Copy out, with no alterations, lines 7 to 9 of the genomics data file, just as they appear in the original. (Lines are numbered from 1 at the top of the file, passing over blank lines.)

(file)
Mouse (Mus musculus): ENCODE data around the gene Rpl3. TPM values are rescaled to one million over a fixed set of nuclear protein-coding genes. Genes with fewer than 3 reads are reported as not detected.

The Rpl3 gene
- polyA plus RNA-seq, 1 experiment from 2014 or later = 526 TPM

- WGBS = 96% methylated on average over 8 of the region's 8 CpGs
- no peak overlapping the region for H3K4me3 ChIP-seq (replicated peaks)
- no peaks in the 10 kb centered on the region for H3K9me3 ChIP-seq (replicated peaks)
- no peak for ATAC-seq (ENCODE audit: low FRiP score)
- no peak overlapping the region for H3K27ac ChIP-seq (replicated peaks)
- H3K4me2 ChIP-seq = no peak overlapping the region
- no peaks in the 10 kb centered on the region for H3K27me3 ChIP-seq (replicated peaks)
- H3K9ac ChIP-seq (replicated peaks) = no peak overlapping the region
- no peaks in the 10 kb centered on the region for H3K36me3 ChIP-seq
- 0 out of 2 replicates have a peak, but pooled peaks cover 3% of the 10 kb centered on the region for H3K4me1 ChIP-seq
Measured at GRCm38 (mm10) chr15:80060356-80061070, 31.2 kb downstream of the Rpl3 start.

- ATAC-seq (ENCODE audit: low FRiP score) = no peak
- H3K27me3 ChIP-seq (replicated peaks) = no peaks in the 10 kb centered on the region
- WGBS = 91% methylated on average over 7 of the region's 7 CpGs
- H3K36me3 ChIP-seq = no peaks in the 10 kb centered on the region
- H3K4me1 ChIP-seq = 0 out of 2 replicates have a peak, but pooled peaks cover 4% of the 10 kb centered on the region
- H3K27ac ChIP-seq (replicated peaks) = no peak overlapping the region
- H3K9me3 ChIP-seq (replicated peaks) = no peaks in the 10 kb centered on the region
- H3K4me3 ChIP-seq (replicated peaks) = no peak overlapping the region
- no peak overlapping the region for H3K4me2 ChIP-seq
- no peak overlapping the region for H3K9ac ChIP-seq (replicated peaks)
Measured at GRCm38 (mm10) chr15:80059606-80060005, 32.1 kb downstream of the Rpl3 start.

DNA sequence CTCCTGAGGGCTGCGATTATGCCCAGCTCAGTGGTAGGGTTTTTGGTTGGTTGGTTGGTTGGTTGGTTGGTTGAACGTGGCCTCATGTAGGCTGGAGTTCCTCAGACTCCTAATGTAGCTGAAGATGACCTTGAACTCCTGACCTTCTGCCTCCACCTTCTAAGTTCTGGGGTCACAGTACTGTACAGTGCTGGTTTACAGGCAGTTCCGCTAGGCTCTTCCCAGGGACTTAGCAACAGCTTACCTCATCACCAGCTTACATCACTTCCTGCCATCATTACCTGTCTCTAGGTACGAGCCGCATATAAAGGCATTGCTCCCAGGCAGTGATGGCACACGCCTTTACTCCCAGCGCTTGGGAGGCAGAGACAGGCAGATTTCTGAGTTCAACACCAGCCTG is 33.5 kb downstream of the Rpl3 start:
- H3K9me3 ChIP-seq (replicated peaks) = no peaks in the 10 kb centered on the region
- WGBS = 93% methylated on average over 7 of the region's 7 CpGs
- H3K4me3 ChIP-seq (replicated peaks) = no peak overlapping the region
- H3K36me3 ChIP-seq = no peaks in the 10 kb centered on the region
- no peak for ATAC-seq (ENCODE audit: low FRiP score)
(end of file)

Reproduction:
- no peak for ATAC-seq (ENCODE audit: low FRiP score)
- no peak overlapping the region for H3K27ac ChIP-seq (replicated peaks)
- H3K4me2 ChIP-seq = no peak overlapping the region